77

I know **/*.ext expands to all files in all subdirectories matching *.ext, but what is a similar expansion that includes all such files in the current directory as well?

  • 2
    what about find? – Aif Nov 6 '09 at 22:09
  • 4
    My bash doesn't handle **/*.ext. Are you sure it does work for you? – tangens Nov 6 '09 at 22:14
  • @tangens You've to enable globstar option as per Dennis answer. – kenorb Apr 19 '15 at 14:44
96

This will work in Bash 4:

ls -l {,**/}*.ext

In order for the double-asterisk glob to work, the globstar option needs to be set (default: on):

shopt -s globstar

From man bash:

    globstar
                  If set, the pattern ** used in a filename expansion con‐
                  text will match a files and zero or more directories and
                  subdirectories.  If the pattern is followed by a /, only
                  directories and subdirectories match.
  • 5
    I tested Ubuntu and Cygwin, and globstar is defaulted off – Steven Penny Jul 1 '13 at 8:17
  • 12
    The best answer! but I think **/*.ext should be enough though. Also, you won't have the hidden files unless you shopt -s dotglob. – gniourf_gniourf Jul 1 '13 at 20:49
  • 2
    To disable globstar: shopt -u globstar. – kenorb Apr 18 '15 at 21:48
  • 4
    @gniourf_gniourf The question actually asks to include the current directory specifically so no, **/*.ext won't be enough – msciwoj Aug 27 '15 at 14:17
  • 2
    @dotnetCarpenter: The version of Bash that ships with MacOS is 3.2 which doesn't support globstar, as you found out. A double asterisk is treated the same as a single one. Globstar was introduced in Bash 4.0. – Dennis Williamson Sep 4 '18 at 18:34
11

This wil print all files in the current directory and its subdirectories which end in '.ext'.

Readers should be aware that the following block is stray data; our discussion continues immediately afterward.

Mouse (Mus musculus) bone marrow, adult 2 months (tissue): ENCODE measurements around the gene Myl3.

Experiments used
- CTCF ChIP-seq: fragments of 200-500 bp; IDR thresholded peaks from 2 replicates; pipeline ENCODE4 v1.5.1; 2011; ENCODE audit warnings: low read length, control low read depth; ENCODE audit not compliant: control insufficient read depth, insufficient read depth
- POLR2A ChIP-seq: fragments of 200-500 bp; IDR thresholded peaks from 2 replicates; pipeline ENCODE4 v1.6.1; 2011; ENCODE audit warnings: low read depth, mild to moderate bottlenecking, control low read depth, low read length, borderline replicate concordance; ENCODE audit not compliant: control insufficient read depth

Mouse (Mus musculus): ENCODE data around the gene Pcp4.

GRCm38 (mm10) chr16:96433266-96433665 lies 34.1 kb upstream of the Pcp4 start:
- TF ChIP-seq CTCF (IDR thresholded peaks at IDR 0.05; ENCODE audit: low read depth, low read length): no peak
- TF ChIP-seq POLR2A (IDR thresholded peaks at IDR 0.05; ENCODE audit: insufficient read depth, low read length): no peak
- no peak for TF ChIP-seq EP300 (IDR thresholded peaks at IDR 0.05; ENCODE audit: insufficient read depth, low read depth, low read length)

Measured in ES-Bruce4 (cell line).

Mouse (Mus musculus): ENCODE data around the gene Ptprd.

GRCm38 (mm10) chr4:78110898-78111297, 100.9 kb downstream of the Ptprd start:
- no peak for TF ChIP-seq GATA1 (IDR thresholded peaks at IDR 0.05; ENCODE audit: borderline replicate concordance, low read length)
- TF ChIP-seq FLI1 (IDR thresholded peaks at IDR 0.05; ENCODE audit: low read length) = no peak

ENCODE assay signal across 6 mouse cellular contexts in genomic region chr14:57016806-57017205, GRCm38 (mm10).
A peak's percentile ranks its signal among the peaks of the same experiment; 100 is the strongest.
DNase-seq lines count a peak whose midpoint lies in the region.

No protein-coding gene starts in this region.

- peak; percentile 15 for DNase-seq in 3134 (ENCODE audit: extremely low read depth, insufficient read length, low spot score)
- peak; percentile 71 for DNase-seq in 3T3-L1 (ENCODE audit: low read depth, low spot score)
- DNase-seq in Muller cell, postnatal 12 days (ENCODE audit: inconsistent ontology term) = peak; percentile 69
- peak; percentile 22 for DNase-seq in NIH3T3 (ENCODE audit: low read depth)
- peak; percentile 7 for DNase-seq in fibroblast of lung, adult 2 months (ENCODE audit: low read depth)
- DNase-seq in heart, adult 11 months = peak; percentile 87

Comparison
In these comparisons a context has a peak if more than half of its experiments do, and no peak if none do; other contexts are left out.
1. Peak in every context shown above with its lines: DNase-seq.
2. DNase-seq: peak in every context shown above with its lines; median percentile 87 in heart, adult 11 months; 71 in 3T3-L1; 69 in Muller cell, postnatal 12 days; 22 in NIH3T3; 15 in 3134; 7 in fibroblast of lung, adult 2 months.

find . -name '*.ext' -print
4

You can use: **/*.* to include all files recursively (enable by: shopt -s globstar).

Please find below testing of other variations and how they behave.


Testing folder with 3472 files in the sample VLC repository folder:

(Total files of 3472 counted as per: find . -type f | wc -l)

  • ls -1 **/*.* - returns 3338
  • ls -1 {,**/}*.* - returns 3341 (as proposed by Dennis)
  • ls -1 {,**/}* - returns 8265
  • ls -1 **/* - returns 7817, except hidden files (as proposed by Dennis)
  • ls -1 **/{.[^.],}* - returns 7869 (as proposed by Dennis)
  • ls -1 {,**/}.?* - returns 15855
  • ls -1 {,**/}.* - returns 20321

So I think the most closest method to list all files recursively is the first example (**/*.*) as per gniourf-gniourf comment (assuming the files have the proper extensions, or use the specific one), as the second example gives few more duplicates like below:

$ diff -u <(ls -1 {,**/}*.*) <(ls -1 **/*.*)
--- /dev/fd/63  2015-04-19 15:25:07.000000000 +0100
+++ /dev/fd/62  2015-04-19 15:25:07.000000000 +0100
@@ -1,6 +1,4 @@
 COPYING.LIB
-COPYING.LIB
-Makefile.am
 Makefile.am
@@ -45,7 +43,6 @@
 compat/tdestroy.c
 compat/vasprintf.c
 configure.ac
-configure.ac

and the other generate even further duplicates.


To include hidden files, use: shopt -s dotglob (disable by shopt -u dotglob). It's not recommended, because it can affect commands such as mv or rm and you can remove accidentally the wrong files.

  • On Mac terminal and bash with globstar enabled, I found the above solution (**/*.*) informative and worked best. The accepted answer caused duplicates of items in the top directory. My working pattern was: "${path}"**/*.* – mummybot Jan 16 '17 at 10:16
  • It would be interesting to try this with other options like nullglob and dotglob – Wilf Jul 8 '18 at 22:24
3
$ find . -type f

That will list all of the files in the current directory. You can then do some other command on the output using -exec

$find . -type f -exec grep "foo" {} \;

That will grep each file from the find for the string "foo".

2

Why not just use brace expansion to include the current directory as well?

./{*,**/*}.ext

Brace expansion happens before glob expansion, so you can effectively do what you want with older versions of bash, and can forego monkeying with globstar in newer versions.

Also, it's considered good practice in bash to include the leading ./ in your glob patterns.

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